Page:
Question Time, the BBC's premier political debate programme comes from Bexhill-on-Sea on Thursday 15 July.
David Dimbleby will be joined by the Cabinet Office Minister Francis Maude, shadow health secretary Andy Burnham, former Respect MP George Galloway, Labour activist Sally Bercow, and the broadcaster Nick Ferrari.
Francis Maude MP
Francis Maude joined the cabinet as Minister for the Cabinet Office and Paymaster General in the wake of the formation of the coalition government.
In opposition he served at various times as shadow chancellor of the exchequer and shadow foreign secretary.
Speaking last week, he said that John Yates, the Metropolitan Police assistant commissioner, was wrong to warn that cuts in police budgets would increase the risk of terrorist attacks: "I'd like to avoid public servants doing this kind of shroud-waving in public. There is a special responsibility on all public servants to be really careful what we say and what we do."
Mr Maude, who leads government work to make the public sector more efficient, said Mr Yates' remarks would "alarm" people.
Andy Burnham MP
Andy Burnham is the shadow health secretary and a candidate for the leadership of the Labour Party.
After Gordon Brown became prime minister, Burnham entered the cabinet as chief secretary to the Treasury. In a re-shuffle in January 2008, he was appointed as secretary of state for culture, media and sport. He subsequently was promoted to health secretary in 2009.
Burnham currently has the support of 33 MPs in the Labour leadership contest - the same as Diane Abbott and Ed Balls. Prominent supporters include David Blunkett and Hazel Blears.
Speaking in the wake of the serialisation of Lord Mandelson's memoirs he said, "Never again can the people's party be run in this way, with egotistical factions and their friends in the media meeting on the London dinner-party circuit to plot each others' demise.
"The losers were the party members who were demoralised by the disunity at the top of the party while they were flying the flag for Labour on doorsteps across the country. Party members are fed up to the back teeth with the arrogance of those who say and write what they like while telling members how it's going to be."
George Galloway is the former Respect MP for Bethnal Green and Bow. In the 2010 election, Galloway unsuccessfully contested the parliamentary seat of Poplar and Limehouse.
Galloway became the vice president of the Stop the War Coalition in 2001 and was an outspoken critic of the Iraq war, and of Tony Blair and New Labour.
Commenting on his election defeat he said, "We are bloodied, but we are unbowed."
Asked whether he might return to make a personal bid for the London mayoralty he commented, "I merely say this: if the rumours that we hear are true, that New Labour intends to put up Oona King to be the directly elected mayor in Tower Hamlets, well, I would find such a contest irresistible. So if New Labour wants to put her up, bring it on."
Sally Bercow is a Labour activist. She stood unsuccessfully as a Labour candidate for the St James ward of Westminster City Council in the 2010 election, and is currently backing Ed Balls in the Labour leadership contest.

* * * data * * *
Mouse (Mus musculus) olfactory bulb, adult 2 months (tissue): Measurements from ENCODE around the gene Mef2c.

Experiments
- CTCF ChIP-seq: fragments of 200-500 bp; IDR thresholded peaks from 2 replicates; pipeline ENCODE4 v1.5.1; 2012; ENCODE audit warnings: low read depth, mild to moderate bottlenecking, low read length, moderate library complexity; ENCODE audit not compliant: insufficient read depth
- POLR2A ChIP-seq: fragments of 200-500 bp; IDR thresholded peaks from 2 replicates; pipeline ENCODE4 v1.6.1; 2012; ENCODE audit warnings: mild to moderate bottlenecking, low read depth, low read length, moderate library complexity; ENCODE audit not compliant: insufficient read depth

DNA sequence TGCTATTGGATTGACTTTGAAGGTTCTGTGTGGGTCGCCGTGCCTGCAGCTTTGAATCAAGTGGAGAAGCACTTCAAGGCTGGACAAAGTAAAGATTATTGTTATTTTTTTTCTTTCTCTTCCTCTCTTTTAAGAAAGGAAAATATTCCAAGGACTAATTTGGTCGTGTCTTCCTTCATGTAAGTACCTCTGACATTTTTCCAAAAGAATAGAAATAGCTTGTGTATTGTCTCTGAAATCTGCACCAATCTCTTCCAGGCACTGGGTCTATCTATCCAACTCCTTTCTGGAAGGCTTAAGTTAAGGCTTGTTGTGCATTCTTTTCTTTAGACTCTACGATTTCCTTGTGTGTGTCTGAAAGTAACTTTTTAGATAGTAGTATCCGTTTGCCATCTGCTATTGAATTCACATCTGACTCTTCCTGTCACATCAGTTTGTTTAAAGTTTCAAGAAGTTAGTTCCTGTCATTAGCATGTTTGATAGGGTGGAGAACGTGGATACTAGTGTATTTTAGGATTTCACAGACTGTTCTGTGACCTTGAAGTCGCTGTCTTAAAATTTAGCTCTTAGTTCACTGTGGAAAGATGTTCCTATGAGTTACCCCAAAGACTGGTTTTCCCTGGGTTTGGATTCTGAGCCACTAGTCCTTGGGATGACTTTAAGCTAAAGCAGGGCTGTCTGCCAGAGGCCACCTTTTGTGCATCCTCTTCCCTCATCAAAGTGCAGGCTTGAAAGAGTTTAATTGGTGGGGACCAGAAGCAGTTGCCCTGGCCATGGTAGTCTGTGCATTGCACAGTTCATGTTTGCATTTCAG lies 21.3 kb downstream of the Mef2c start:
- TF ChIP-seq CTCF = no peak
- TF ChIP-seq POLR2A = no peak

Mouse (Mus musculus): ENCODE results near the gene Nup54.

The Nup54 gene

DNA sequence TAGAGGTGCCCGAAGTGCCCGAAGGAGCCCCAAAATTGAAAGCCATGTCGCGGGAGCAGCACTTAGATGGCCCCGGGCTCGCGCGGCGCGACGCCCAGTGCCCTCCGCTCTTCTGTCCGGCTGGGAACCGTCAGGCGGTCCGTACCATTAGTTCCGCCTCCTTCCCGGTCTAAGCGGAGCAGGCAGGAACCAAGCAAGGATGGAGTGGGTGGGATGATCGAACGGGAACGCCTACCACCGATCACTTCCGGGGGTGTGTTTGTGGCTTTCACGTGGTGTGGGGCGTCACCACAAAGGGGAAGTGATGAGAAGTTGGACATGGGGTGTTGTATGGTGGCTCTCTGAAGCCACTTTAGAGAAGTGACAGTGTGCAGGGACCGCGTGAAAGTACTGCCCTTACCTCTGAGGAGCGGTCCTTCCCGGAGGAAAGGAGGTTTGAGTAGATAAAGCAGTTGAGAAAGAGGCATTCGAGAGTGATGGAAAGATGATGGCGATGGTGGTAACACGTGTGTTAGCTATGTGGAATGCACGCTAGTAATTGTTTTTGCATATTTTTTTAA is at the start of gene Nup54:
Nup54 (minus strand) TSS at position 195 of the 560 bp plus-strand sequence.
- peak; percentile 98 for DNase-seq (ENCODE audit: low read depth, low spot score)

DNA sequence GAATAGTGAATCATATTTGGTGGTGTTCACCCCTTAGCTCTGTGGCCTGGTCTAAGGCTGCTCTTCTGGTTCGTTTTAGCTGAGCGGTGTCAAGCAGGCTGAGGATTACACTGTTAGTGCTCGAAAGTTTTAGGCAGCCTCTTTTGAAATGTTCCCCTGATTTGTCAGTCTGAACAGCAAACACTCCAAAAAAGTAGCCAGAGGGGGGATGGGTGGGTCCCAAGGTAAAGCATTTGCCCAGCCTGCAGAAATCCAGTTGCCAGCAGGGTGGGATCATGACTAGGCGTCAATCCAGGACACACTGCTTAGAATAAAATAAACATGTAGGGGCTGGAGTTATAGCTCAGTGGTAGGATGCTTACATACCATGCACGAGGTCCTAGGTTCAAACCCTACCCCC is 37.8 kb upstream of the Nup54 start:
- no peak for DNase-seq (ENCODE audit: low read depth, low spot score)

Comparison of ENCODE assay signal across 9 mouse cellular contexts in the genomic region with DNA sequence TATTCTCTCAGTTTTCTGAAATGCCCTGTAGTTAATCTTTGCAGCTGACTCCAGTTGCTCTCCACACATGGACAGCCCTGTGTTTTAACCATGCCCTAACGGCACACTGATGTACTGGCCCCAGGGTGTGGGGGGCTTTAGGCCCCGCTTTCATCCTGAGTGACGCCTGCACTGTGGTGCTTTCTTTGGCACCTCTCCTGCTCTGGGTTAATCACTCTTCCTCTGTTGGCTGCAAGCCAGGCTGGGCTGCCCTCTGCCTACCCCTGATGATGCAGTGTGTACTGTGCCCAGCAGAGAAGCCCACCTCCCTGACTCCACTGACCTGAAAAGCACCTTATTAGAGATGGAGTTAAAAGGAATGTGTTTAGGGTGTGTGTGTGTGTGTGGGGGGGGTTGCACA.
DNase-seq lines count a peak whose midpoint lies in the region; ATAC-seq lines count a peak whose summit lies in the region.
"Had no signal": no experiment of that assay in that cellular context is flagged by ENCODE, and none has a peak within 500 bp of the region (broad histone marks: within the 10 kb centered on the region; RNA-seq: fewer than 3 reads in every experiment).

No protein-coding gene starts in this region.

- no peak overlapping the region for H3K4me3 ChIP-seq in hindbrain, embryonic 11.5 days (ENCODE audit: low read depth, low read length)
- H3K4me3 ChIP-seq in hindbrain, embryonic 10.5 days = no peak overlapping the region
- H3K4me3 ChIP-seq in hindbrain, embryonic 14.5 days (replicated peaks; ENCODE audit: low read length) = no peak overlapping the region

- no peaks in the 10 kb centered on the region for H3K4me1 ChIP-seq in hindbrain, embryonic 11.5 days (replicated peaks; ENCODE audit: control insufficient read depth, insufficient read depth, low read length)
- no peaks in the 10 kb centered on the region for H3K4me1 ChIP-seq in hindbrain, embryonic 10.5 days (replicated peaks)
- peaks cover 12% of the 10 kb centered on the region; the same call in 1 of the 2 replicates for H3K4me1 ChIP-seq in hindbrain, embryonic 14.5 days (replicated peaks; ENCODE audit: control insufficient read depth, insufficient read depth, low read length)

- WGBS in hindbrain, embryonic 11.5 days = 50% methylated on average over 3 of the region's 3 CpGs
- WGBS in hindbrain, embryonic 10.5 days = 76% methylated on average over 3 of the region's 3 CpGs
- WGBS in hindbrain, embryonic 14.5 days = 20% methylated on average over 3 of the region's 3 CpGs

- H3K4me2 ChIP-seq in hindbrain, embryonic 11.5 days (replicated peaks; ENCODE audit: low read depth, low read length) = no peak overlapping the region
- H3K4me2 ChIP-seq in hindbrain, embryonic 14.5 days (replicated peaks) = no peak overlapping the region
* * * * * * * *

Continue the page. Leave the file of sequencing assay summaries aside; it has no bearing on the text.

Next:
Her husband, the House of Commons Speaker John Bercow, has responded to criticisms that her outspoken political views are jeopardising the Speaker's impartiality, saying that, "The obligation of impartiality applies to the Speaker of the House of Commons. My wife is not my chattel. She is independent and entitled to her views."
She courted controversy with an interview in which she accused David Cameron of being "a merchant of spin. I think he's really an archetypal Tory. He favours the interests of the few over the mainstream majority."
The Tory MP Nadine Dorries claimed that her interview had "reduced the Speaker and his office to that of a laughing-stock.
"How can we ask the people to trust us, when the man who holds us to account has such poor judgement that he allowed his wife to give such an appalling, self-obsessed interview?"
Broadcaster Nick Ferrari has worked at LBC radio since 2001, hosting the weekday breakfast show which has won the Sony Radio Breakfast Show of the Year award.
He also worked in print journalism at the Sun, the Mirror and the News of the World before becoming vice-president of news and programming at Rupert Murdoch's Fox TV. He regularly appears as a commentator on ITV and Channel 4.
Ferrari considered a switch to politics to run for the Conservatives in the London mayoral race against Ken Livingstone.
He did not run in the end, and when asked about Mr Cameron's policy of trying to recruit more women and ethnic minority candidates he said, "It is a question for the Conservative Party. Would they rather go for a white, slightly heavy, but nevertheless good-looking and virile radio presenter who can win?
"Or - purely for the sake of argument - a black woman from the East End of London, who nobody perhaps had heard of, who ticked all the right boxes but finishes fifth."
Question Time will be on BBC One at 2235 BST on Thursday 15 July and available on